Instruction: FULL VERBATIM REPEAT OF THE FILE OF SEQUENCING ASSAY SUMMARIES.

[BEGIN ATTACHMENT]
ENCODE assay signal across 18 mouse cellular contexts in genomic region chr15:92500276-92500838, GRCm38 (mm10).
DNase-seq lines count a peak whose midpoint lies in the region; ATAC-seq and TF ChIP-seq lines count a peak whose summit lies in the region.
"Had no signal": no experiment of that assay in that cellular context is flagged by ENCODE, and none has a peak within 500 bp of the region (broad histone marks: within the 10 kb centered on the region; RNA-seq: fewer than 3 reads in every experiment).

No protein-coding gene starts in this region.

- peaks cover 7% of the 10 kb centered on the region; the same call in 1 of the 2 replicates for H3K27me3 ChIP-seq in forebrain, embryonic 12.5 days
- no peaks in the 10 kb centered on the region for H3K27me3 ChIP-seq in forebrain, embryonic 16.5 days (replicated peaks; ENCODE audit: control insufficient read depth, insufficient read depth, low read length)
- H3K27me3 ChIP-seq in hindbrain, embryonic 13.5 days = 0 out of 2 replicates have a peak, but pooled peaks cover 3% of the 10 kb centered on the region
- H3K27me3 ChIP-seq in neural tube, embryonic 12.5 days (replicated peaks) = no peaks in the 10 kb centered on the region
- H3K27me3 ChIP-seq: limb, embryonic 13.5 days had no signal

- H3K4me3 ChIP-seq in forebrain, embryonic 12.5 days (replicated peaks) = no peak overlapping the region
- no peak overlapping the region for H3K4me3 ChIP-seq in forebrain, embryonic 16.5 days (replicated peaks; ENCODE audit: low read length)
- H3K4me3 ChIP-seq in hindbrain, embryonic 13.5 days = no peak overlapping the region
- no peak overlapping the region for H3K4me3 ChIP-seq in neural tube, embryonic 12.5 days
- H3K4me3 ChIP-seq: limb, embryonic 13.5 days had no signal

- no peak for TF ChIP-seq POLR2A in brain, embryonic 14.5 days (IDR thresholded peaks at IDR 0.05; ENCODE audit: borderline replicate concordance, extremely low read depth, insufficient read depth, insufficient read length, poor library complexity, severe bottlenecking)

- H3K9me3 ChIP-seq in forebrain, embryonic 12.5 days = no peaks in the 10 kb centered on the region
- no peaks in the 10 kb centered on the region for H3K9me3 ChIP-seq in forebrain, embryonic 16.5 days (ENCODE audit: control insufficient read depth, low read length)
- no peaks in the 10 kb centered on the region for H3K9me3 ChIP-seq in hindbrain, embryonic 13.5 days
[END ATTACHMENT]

ENCODE assay signal across 18 mouse cellular contexts in genomic region chr15:92500276-92500838, GRCm38 (mm10).
DNase-seq lines count a peak whose midpoint lies in the region; ATAC-seq and TF ChIP-seq lines count a peak whose summit lies in the region.
"Had no signal": no experiment of that assay in that cellular context is flagged by ENCODE, and none has a peak within 500 bp of the region (broad histone marks: within the 10 kb centered on the region; RNA-seq: fewer than 3 reads in every experiment).

No protein-coding gene starts in this region.

- peaks cover 7% of the 10 kb centered on the region; the same call in 1 of the 2 replicates for H3K27me3 ChIP-seq in forebrain, embryonic 12.5 days
- no peaks in the 10 kb centered on the region for H3K27me3 ChIP-seq in forebrain, embryonic 16.5 days (replicated peaks; ENCODE audit: control insufficient read depth, insufficient read depth, low read length)
- H3K27me3 ChIP-seq in hindbrain, embryonic 13.5 days = 0 out of 2 replicates have a peak, but pooled peaks cover 3% of the 10 kb centered on the region
- H3K27me3 ChIP-seq in neural tube, embryonic 12.5 days (replicated peaks) = no peaks in the 10 kb centered on the region
- H3K27me3 ChIP-seq: limb, embryonic 13.5 days had no signal

- H3K4me3 ChIP-seq in forebrain, embryonic 12.5 days (replicated peaks) = no peak overlapping the region
- no peak overlapping the region for H3K4me3 ChIP-seq in forebrain, embryonic 16.5 days (replicated peaks; ENCODE audit: low read length)
- H3K4me3 ChIP-seq in hindbrain, embryonic 13.5 days = no peak overlapping the region
- no peak overlapping the region for H3K4me3 ChIP-seq in neural tube, embryonic 12.5 days
- H3K4me3 ChIP-seq: limb, embryonic 13.5 days had no signal

- no peak for TF ChIP-seq POLR2A in brain, embryonic 14.5 days (IDR thresholded peaks at IDR 0.05; ENCODE audit: borderline replicate concordance, extremely low read depth, insufficient read depth, insufficient read length, poor library complexity, severe bottlenecking)

- H3K9me3 ChIP-seq in forebrain, embryonic 12.5 days = no peaks in the 10 kb centered on the region
- no peaks in the 10 kb centered on the region for H3K9me3 ChIP-seq in forebrain, embryonic 16.5 days (ENCODE audit: control insufficient read depth, low read length)
- no peaks in the 10 kb centered on the region for H3K9me3 ChIP-seq in hindbrain, embryonic 13.5 days